Desert Grey Shrike

Singing 1st winter

Been looking forward to  processing my time on Linosa in early November 2011. I started to write from the island, but limited internet, excellent company, lively discussion of each day’s birds and Italiano cooking every night were too distracting! Linosa is here

More to come on the guys and the birds. There’s is a little story of new learning which began before I left England. Tea time on 30th November I got a phone call from Richard Vernon. Could I have a look at some photos of a shrike in Shropshire, suspected of being rather rare… Though I was gearing up for heading to Linosa, I figured I could just about squeeze it in. Glad I did.  Jim Almond sent me a bunch of his photos late evening. Distant bird so he had done well, which meant someone had done very well to winkle out, at long range what looked a very good candidate for pallidrostris (known as Steppe or Saxaul Grey Shrike). I labelled up the photo below and returned. Most importantly the process made me revisit the features of a first winter pallidirostris.

2 days later I was on Linosa looking at another first winter grey shrike

pallidirostis (Steppe) Grey Shrike. Wall Farm, Shropshire. 30th November 2011. © Jim Almond (Shropshire Birder). The white in the tail pattern and primaries in Jim’s photos looked very pro- pallidirostris and I labelled up some other positive features.

6th Record for Europe?

Something like 6th for Europe (Andrea will correct me!). Found by Ottavio Janni when he heard this wacky singing coming from the middle of a bush.

Have a listen. What would you have thought it was?!

recording 1 of subsong of 1st winter Desert Grey Shrike. Listen >HERE<

recording 2 of subsong of 1st winter Desert Grey Shrike. Listen >HERE<

Was keen to see this. I didn’t really know what to expect. Had seen ‘koenigi’ Grey Shrikes (Canaries) before. But what would this one, from North Africa, look like. I was really surprised. It showed a bunch of pallidirostris-like characters! (Hopefully now the earlier waffle makes sense). Igor obtained both recordings and photos. Check his site here

Desert Grey Shrike, Linosa, November 2011 © Igor Maiorano. First things that grabbed me: It’s a first winter Grey Shike. The bill is mahoosive- pallidirostris shaped, being much thicker than Northern excubitor. The lores are grey. The retained juvenile greater coverts have really broad rich rusty-buff tips, the tertials have big white tips and the primaries even look a little longer than typical northern  birds (though not as obviously long ass pallidirostris. Fascinating. Certainly made me see how ‘broadly’ at least, the Southern Grey Shrikes (into which pallidirostris is sometimes lumped) are more similar to each other than I  realised.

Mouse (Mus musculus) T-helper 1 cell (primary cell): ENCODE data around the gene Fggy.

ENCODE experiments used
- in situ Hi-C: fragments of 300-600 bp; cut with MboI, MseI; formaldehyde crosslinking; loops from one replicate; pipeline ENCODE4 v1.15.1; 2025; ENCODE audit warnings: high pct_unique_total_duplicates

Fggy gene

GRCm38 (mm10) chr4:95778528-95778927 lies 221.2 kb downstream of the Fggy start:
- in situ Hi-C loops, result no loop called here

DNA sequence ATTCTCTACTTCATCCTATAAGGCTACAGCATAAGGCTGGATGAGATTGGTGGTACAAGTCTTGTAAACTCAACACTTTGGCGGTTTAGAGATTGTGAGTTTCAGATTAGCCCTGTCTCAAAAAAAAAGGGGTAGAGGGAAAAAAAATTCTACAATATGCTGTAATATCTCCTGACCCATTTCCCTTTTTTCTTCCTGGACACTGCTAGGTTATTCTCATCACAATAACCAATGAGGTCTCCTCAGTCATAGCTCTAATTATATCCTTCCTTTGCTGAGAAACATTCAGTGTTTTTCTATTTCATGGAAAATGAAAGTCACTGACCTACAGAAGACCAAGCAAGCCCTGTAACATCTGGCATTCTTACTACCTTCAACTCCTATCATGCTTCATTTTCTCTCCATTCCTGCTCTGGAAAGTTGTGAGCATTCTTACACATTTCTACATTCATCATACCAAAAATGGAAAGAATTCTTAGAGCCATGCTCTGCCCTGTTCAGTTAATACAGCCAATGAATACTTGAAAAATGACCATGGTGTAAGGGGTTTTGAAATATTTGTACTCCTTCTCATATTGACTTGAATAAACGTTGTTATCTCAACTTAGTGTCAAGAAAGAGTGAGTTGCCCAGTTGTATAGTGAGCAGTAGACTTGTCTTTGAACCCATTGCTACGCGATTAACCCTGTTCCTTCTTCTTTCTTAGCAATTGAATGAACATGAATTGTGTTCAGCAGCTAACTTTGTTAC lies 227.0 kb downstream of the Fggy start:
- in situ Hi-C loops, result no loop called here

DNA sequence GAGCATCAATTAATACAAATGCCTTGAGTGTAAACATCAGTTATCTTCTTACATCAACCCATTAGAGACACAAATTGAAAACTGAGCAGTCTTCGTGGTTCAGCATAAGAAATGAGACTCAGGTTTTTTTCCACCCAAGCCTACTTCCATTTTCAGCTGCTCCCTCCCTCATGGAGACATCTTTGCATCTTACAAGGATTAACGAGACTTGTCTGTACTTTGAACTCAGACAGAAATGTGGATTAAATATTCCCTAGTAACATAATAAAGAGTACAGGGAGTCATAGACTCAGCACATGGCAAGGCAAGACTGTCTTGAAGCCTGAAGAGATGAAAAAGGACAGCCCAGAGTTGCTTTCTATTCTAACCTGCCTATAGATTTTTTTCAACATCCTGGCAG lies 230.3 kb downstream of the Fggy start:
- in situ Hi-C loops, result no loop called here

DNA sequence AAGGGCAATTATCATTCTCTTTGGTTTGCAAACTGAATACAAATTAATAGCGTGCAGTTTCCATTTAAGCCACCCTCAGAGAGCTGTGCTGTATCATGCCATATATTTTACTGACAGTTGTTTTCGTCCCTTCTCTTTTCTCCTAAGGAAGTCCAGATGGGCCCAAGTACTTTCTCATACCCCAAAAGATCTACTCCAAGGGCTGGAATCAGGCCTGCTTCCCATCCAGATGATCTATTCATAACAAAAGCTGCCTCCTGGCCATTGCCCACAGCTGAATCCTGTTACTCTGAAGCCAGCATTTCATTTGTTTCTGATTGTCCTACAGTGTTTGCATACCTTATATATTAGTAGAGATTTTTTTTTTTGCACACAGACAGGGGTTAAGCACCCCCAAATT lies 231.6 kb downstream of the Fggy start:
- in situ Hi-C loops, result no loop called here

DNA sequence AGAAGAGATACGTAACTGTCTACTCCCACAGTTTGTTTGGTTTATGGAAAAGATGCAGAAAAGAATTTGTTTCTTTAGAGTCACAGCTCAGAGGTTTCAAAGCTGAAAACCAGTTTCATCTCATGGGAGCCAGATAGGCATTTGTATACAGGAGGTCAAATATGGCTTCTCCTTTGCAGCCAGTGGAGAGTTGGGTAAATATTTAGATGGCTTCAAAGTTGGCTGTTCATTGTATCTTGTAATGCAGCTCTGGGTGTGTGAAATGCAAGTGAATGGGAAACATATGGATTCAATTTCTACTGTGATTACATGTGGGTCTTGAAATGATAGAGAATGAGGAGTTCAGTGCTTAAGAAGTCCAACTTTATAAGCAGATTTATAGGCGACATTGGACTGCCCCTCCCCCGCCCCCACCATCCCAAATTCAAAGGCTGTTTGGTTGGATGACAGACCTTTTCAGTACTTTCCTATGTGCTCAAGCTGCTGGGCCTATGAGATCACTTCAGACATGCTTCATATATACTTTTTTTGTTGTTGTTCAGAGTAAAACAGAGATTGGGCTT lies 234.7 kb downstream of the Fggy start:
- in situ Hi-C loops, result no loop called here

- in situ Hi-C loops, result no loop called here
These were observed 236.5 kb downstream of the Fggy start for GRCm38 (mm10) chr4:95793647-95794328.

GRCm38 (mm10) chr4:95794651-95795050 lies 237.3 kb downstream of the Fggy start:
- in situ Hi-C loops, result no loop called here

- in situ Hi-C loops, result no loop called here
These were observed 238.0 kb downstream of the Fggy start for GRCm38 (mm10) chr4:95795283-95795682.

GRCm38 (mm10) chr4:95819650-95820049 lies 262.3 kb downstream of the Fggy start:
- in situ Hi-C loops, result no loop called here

There was a long white patch at base of primaries but also lots of white in the secondaries which looked pretty cool in flight (see below). The 2 types (taxa) in the adjacent part of  N. Africa are elegans and algeriensis. While the coastal form algeriensis is nearer, it is dark toned grey, with no white in the secondaries and no white supercilium. With this bird’s white in secondaries, paler grey uppers etc, Andrea Corso, who knows this stuff,  thought this bird best fit ‘dodsoni’ the old name applied to the (extensively occurring) intergrades between algeriensis and elegans.


Desert Grey Shrike, Linosa, November 2011 © Igor Maiorano. above 3 photos.

Desert Grey Shrike, Linosa, November 2011 © Ottavio Janni

Desert Grey Shrike, Linosa, November 2011 © Igor Maiorano.

P.S. Following up, found an article by  in (Birding World 16 (8): 340-341, about the potential pitfall of algeriensis Desert Grey Shrikes being mistaken for pallidirostris. V. helpful photos of a young algeriensis from nearby Jarbah Island, Tunisia.


About Martin Garner

I am a Free Spirit
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4 Responses to Desert Grey Shrike

  1. Andrea Corso says:

    Hi Martin

    very nice piece indeed ! ;-)))

    Only to report that the paper in BW 16 (8) you mention is also based upon mixed looking algeriensis-elegans or not ID juvenile (sometimes even the good algeriensis parents in N Tunisia could produce pale looking fresh juv. which eventually will turn darker later on )… and what he call Jarbah island is indeed Djerbà, a fantastic place where I go once or twice per year (going there in 20 days too 🙂 This is a huge low island close to the coast right in the centre of the Gulf of Gabès. There I’ve seen all sort of Desert Grey, from type algeriensis to type elegans (or nearly so) passing from all the formerly called dodsoni possible intermediate/intergdrades.
    However, typical algeriensis never have such a “monster” wide white on secondary like elegans or close birds.


    Coming soon with a great news, waiting till tomorrow to sound record that Snipe down here ;-))) !

  2. Chatterbirds says:

    That bird does have quite the monstruous bill. Thanks as always for providing such detailed, advanced articles on bird identification.

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